Satmar rebbe to lay Jerusalem cornerstone
The grand rabbi of the Satmar Hassidim, Rabbi Aaron Teitelbaum, is slated to arrive in Israel tomorrow to lay the cornerstone of a new community housing project that will rise on the plot where Jerusalem's Edison Cinema once stood.
The Satmar Hassidim are known for their anti-Zionist stance, and the event is considered by them to be a major victory in their campaign to safeguard the sanctity of Jerusalem - free of lay symbols.
The movie theater site, which is situated close to the ultra-Orthodox neighborhoods of Mea Shearim and Geula, was the site for decades of violent clashes between Haredim and police. It was closed 15 years ago, and the plot was sold three years ago to the Satmar Hassidim.
The Satmar community is the largest ultra-Orthodox community, which distinguishes itself from other Haredi groups in that they refuse state funding for their educational institutions.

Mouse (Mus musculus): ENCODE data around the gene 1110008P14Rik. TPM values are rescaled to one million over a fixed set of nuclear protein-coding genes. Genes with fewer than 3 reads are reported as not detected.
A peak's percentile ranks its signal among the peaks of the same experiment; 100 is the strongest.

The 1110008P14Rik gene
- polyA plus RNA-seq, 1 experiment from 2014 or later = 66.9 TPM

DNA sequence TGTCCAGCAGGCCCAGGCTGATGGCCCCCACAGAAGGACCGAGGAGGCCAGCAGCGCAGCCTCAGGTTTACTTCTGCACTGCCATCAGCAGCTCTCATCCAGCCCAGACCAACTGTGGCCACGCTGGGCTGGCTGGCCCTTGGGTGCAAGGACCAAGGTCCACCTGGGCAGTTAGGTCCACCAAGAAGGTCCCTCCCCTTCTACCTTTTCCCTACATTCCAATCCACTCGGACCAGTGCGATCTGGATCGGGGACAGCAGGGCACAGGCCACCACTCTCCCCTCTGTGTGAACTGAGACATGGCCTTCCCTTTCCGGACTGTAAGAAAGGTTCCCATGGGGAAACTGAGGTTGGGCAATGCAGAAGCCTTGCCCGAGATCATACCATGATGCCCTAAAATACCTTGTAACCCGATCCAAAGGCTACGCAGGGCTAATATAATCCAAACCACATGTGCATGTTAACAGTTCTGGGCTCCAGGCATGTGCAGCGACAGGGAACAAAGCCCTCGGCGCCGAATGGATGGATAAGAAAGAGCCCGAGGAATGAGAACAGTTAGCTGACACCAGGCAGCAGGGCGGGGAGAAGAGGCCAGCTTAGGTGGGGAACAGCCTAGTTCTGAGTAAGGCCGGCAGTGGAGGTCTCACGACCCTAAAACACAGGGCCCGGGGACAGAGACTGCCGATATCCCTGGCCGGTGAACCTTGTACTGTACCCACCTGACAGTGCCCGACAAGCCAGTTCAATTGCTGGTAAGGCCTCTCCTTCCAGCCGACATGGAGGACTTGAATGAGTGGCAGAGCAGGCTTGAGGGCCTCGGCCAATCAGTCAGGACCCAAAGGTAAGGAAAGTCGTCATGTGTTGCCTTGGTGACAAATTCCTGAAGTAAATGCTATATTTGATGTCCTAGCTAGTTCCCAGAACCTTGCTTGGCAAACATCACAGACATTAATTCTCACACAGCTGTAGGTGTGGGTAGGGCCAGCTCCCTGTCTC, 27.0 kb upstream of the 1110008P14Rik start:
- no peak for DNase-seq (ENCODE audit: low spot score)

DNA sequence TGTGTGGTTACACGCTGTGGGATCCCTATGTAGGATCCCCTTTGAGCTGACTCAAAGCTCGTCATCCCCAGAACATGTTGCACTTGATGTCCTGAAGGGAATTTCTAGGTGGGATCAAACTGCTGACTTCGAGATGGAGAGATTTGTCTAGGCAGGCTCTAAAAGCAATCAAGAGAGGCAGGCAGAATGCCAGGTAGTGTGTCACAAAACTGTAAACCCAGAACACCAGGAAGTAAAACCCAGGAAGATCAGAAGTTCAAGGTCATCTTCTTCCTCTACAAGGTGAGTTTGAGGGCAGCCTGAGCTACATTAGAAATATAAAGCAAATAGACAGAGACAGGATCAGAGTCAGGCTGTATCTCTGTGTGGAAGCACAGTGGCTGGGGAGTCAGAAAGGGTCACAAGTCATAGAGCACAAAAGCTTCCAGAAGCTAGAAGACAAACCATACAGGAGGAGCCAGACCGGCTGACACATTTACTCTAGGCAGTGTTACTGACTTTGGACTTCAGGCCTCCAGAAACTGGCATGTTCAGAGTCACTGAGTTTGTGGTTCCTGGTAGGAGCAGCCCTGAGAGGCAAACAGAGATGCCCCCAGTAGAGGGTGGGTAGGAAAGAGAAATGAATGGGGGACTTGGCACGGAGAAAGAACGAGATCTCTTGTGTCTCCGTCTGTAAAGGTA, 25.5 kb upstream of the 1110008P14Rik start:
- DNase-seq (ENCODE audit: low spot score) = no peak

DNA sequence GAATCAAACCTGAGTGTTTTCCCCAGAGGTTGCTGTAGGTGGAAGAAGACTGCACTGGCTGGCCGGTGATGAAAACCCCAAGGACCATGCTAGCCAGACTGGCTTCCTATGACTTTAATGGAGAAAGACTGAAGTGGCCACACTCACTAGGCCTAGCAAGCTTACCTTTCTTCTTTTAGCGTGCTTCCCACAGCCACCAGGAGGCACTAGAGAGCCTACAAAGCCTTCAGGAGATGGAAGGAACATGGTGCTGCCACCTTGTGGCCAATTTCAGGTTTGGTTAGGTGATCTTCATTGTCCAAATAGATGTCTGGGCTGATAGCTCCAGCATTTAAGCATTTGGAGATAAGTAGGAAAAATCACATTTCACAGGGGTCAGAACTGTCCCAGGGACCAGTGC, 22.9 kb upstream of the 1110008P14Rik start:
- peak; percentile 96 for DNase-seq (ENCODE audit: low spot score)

According to estimates, the community in Israel comprises some 1,200 families, but its main center is in Kiryas Joel in New York State, where more than 20,000 people reside.
Rabbi Teitelbaum inherited the leadership of the community following the death of his father, Rabbi Moshe Teitelbaum, in April 2006. He lives in Williamsburg, a neighborhood in Brooklyn, long the center of Satmar life. This is his first official visit to Israel since he became grand rabbi.
The housing project will include 100 apartments and structures that will be used by the community for educational purposes.